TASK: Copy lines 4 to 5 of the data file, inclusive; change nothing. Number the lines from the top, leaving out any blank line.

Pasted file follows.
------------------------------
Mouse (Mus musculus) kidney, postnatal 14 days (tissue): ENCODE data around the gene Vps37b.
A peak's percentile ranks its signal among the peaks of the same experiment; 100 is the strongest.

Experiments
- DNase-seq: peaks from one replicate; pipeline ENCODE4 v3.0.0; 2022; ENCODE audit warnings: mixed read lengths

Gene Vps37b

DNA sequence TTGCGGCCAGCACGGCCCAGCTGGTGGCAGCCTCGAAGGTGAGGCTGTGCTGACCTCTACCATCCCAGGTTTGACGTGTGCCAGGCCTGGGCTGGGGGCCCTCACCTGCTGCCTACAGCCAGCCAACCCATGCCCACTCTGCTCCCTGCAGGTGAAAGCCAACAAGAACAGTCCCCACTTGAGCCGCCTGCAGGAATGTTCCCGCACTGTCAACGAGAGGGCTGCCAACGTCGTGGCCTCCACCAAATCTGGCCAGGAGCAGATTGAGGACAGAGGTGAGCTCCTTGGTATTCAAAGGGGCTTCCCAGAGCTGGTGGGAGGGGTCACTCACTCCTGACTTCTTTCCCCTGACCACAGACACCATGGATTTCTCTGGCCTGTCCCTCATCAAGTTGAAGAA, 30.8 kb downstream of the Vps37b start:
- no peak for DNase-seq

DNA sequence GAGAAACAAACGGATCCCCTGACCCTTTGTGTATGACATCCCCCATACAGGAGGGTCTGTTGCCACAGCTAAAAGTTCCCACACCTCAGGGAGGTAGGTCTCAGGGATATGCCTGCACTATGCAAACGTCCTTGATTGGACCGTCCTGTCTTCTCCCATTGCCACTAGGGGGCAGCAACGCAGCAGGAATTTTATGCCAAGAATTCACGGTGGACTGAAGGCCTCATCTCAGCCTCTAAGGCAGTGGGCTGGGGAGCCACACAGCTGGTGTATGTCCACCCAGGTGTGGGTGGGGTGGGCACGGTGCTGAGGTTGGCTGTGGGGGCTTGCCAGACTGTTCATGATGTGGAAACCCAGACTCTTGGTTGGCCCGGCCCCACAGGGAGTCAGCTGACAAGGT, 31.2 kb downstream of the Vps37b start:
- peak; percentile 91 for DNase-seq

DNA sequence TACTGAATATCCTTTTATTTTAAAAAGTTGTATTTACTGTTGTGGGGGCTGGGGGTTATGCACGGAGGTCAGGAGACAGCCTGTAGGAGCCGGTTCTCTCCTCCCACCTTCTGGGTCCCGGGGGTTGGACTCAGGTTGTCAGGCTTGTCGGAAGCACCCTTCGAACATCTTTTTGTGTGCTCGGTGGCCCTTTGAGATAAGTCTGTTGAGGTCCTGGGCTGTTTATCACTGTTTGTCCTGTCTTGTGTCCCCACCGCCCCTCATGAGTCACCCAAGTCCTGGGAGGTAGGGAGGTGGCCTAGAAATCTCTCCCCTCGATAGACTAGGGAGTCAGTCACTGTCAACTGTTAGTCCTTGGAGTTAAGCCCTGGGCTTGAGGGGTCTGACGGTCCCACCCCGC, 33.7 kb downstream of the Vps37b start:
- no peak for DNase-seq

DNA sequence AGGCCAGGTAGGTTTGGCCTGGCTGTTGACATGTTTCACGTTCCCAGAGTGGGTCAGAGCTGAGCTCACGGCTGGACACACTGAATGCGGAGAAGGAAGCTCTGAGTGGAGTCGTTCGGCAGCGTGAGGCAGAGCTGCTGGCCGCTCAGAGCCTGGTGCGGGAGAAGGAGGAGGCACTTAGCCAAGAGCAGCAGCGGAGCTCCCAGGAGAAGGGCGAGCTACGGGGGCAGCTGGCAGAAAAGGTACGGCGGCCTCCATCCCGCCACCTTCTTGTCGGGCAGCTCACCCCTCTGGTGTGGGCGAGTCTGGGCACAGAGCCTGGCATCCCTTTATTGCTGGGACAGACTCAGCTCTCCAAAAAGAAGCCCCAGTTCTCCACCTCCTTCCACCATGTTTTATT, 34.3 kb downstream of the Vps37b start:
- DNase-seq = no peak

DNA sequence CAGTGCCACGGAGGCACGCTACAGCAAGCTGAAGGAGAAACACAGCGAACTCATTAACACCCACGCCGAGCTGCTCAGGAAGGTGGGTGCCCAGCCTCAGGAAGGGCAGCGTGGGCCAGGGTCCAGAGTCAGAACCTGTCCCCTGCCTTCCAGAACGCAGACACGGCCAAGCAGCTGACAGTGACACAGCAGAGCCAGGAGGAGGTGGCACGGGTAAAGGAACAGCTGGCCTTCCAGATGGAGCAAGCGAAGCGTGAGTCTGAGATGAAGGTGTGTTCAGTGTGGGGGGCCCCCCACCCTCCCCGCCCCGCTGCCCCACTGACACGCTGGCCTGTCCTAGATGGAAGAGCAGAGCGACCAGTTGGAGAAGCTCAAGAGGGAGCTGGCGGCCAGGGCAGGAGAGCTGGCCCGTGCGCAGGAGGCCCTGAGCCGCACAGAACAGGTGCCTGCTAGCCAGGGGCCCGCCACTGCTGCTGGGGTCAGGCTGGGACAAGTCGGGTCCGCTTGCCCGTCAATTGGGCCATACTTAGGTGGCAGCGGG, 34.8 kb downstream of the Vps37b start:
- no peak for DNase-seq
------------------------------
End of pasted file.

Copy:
- DNase-seq: peaks from one replicate; pipeline ENCODE4 v3.0.0; 2022; ENCODE audit warnings: mixed read lengths

Gene Vps37b